There is no doubt that you would have seen the calamities that have affected Japan in recent days. So far, at least 2,500 casualties have been confirmed, with 1,800 injured and over 3,700 people missing. And that’s without mentioning the millions that are without access to clean water, fuel or food.
There have also been three explosions at the Fukushima Daiichi nuclear facility, and technicians are struggling to prevent a meltdown. Civilians have been evacuated from a 12-mile radius around the area.
The Red Cross is the main organisation overseeing donation collection, and they have around 80 teams on the ground.
One of the amazing things is that countries who have undergone recent disasters of their own have pledged aid to Japan, such as Pakistan and Bolivia. On Sunday, Reuters reported that the mayor of Kandahar city in Afghanistan has pledged $50,000 to relief efforts.
Aid doesn’t have to be in the form of money either; the president of Maldives is sending 86,400 cans of tuna to help with food shortages. This is in acknowledgement of Japan’s help following the 2004 tsunami.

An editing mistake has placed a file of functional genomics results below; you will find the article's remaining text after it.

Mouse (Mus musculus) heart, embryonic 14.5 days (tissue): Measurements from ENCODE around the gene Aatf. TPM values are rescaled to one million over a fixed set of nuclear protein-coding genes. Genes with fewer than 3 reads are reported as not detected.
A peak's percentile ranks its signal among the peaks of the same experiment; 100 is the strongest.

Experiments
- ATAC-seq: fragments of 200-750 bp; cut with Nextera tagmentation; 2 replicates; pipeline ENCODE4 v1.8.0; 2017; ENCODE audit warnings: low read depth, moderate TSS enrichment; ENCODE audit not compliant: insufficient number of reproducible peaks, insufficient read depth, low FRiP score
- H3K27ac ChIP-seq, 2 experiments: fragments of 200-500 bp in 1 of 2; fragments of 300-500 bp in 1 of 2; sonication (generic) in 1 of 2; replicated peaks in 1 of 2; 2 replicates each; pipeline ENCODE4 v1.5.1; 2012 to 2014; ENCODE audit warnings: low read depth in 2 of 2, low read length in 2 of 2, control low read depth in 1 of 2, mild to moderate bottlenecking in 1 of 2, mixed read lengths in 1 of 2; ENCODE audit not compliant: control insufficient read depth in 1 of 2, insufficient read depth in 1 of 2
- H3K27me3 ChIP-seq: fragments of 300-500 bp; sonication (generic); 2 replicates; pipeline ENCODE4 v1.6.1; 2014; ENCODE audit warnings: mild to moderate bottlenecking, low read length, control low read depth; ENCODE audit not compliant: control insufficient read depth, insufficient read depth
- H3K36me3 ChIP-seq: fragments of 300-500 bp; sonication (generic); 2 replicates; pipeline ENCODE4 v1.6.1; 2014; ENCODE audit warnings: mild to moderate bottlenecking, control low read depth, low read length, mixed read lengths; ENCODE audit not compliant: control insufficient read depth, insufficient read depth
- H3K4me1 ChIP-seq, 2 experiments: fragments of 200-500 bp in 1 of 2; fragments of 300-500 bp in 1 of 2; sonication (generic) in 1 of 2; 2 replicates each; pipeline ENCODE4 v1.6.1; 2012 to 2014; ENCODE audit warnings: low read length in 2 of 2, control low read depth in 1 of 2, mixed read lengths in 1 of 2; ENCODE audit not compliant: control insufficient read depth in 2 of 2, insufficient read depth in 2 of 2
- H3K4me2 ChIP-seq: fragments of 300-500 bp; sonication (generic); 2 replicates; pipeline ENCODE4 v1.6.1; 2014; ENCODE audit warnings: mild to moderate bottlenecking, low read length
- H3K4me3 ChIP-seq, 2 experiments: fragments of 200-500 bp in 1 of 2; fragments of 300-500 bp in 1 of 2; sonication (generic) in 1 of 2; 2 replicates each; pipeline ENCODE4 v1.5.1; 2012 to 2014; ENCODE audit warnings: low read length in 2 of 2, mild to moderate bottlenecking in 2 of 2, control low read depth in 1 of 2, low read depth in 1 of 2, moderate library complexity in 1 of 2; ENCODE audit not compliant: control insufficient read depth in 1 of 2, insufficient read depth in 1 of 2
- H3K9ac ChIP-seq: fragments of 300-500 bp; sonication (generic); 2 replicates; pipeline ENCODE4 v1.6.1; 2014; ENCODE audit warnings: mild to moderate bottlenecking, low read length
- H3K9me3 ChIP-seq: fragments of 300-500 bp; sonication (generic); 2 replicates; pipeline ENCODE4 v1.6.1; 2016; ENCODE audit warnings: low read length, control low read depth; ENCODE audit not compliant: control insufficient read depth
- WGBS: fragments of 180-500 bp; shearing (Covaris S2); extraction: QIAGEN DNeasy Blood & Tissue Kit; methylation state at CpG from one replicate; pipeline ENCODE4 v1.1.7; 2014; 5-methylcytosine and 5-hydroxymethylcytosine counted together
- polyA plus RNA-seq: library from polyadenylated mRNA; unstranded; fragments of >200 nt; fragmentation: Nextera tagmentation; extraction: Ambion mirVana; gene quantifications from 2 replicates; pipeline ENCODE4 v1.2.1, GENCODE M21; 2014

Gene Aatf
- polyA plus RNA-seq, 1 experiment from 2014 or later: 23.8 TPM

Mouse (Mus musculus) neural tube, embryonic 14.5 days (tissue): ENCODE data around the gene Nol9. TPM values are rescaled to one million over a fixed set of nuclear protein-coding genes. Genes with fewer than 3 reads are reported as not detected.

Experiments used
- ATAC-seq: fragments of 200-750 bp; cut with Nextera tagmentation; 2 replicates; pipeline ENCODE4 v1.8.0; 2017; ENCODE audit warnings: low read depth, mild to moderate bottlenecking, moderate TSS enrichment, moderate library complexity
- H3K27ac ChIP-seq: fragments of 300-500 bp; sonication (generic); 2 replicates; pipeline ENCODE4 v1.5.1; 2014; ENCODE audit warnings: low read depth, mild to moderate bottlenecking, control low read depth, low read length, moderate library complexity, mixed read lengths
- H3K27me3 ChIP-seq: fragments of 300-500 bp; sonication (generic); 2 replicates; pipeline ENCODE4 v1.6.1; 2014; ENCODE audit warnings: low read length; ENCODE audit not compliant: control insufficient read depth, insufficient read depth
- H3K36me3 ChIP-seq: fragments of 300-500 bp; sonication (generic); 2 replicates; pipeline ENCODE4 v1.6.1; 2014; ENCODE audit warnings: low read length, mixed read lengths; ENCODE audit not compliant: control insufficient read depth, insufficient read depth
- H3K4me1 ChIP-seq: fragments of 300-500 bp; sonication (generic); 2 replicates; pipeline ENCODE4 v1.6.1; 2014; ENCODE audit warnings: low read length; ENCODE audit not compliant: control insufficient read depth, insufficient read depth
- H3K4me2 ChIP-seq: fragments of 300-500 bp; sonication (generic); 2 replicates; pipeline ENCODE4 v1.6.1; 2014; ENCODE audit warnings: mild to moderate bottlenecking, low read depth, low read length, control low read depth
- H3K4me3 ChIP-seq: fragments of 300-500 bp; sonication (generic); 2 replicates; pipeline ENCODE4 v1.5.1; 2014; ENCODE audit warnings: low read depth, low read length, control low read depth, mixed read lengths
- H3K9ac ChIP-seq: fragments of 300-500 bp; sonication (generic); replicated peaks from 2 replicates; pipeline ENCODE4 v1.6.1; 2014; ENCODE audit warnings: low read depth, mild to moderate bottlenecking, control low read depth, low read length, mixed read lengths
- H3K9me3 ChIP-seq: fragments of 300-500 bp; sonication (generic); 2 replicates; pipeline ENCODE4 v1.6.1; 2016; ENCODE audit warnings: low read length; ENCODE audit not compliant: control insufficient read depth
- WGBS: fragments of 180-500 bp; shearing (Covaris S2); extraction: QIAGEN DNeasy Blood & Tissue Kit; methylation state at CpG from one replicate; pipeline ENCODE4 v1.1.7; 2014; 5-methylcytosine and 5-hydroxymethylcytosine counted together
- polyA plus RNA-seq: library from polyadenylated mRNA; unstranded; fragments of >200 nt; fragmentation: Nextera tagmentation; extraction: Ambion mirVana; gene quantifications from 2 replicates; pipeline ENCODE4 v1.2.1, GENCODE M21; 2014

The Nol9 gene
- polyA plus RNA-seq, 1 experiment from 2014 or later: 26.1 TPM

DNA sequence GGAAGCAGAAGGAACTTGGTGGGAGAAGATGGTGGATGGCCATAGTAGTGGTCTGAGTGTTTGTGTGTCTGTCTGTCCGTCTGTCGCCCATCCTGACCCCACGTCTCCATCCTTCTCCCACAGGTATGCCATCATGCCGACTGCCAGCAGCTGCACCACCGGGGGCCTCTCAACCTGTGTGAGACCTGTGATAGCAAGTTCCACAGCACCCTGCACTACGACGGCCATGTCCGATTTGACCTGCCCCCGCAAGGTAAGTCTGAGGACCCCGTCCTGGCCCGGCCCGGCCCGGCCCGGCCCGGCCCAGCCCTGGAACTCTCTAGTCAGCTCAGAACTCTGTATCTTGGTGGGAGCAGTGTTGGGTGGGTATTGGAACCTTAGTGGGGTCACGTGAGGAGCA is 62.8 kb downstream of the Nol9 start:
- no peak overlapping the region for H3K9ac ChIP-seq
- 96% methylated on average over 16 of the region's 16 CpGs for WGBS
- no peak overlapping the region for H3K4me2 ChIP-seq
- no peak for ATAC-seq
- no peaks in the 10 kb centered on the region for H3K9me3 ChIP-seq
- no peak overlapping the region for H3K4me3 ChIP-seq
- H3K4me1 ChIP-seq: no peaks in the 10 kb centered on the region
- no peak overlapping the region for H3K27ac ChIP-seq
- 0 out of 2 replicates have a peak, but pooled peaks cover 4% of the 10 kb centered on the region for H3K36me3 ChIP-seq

Unfortunately, scammers have jumped on the donation bandwagon and have created illegitimate websites to hoax people into sending money. According to one set of research, an estimated 1.7 million scam websites can be found through Google (although multiple pages will be listed with different search terms), and 14,200 were added between Sunday and Monday.
There are a number of ways that you can help those in need:
- The British Red Cross
- PayPal are also offering a donation service, where you can choose a charity to send money to
- Google Crisis Response has a page with plenty of resources and an online donation facility for the Japanese Red Cross Society
- Mashable also has a list of ways to donate through text, Facebook, iTunes and more
You can also try and raise money in your local community through bake sales, football tournaments or other sponsored initiatives.
There has been some debate as to whether we should be sending money and aid to Japan, as they are a wealthy country themselves. However, what gives us the authority to say who should be on the receiving end of a helping hand?
Indeed, the Messenger of God has said: “Give to a beggar even if he comes on a horse.” (Malik)